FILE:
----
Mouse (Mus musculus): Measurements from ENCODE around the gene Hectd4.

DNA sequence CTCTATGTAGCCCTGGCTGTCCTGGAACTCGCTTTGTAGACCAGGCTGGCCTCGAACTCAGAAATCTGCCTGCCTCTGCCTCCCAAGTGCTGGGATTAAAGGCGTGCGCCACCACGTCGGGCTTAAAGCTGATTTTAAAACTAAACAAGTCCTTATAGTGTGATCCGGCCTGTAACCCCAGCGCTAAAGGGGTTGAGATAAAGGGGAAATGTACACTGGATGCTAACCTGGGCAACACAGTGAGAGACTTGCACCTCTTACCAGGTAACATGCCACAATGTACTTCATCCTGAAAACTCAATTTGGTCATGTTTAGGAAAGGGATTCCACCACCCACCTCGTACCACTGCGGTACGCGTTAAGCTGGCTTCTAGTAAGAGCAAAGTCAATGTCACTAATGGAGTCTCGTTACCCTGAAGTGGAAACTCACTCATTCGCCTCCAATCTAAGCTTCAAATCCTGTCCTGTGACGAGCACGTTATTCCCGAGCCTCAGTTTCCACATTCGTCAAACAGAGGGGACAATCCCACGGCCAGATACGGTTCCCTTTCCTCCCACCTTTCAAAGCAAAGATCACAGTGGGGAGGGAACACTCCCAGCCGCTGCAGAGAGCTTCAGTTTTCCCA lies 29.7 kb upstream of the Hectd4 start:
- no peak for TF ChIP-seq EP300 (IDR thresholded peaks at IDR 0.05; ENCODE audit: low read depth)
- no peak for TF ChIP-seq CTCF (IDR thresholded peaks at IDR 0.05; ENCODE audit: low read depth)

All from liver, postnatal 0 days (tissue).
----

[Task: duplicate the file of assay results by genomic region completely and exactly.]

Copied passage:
Mouse (Mus musculus): Measurements from ENCODE around the gene Hectd4.

DNA sequence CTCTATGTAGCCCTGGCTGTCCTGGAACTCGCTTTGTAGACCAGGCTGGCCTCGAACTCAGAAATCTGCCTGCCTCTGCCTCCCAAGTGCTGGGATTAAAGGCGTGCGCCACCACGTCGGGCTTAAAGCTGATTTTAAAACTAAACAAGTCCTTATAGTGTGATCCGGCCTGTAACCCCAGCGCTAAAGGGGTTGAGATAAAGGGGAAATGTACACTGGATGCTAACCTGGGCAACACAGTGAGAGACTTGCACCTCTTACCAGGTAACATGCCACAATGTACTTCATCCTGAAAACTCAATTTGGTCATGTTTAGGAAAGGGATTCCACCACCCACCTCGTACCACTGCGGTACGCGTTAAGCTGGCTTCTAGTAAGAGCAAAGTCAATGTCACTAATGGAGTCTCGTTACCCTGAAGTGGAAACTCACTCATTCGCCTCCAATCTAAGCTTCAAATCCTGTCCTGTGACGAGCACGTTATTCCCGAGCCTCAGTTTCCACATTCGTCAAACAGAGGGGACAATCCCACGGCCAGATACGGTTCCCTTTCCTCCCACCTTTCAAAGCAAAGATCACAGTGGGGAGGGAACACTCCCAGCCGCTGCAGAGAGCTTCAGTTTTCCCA lies 29.7 kb upstream of the Hectd4 start:
- no peak for TF ChIP-seq EP300 (IDR thresholded peaks at IDR 0.05; ENCODE audit: low read depth)
- no peak for TF ChIP-seq CTCF (IDR thresholded peaks at IDR 0.05; ENCODE audit: low read depth)

All from liver, postnatal 0 days (tissue).